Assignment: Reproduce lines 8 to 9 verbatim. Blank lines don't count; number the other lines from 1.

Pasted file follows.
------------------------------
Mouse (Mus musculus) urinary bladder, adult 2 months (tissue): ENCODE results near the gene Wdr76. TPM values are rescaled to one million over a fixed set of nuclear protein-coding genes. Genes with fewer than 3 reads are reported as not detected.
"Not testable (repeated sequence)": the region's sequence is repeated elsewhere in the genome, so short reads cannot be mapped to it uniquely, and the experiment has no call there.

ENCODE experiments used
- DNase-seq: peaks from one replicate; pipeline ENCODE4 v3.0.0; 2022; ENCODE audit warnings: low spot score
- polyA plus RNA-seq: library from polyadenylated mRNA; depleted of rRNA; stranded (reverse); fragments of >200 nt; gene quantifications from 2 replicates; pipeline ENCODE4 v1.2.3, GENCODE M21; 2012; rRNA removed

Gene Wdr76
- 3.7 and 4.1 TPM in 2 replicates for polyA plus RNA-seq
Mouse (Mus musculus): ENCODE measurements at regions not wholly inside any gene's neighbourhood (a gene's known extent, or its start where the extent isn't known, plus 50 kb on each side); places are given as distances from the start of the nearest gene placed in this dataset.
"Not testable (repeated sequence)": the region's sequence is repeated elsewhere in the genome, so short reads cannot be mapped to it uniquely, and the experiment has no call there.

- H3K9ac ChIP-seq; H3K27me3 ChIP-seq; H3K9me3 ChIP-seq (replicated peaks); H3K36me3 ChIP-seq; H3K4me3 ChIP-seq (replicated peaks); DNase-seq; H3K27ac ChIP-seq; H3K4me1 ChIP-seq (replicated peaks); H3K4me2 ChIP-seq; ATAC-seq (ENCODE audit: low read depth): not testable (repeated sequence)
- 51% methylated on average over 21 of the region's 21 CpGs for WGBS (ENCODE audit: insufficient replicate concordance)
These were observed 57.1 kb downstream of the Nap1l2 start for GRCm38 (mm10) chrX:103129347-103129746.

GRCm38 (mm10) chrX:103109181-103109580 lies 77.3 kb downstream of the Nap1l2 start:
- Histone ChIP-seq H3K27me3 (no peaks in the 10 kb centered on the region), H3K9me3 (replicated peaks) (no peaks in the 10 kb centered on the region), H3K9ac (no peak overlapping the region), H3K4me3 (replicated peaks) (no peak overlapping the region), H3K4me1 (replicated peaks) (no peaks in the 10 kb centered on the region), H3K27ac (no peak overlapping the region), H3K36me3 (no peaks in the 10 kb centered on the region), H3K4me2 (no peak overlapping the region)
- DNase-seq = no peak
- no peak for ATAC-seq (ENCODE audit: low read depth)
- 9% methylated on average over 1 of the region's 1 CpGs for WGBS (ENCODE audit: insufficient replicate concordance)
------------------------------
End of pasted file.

Mouse (Mus musculus): ENCODE measurements at regions not wholly inside any gene's neighbourhood (a gene's known extent, or its start where the extent isn't known, plus 50 kb on each side); places are given as distances from the start of the nearest gene placed in this dataset.
"Not testable (repeated sequence)": the region's sequence is repeated elsewhere in the genome, so short reads cannot be mapped to it uniquely, and the experiment has no call there.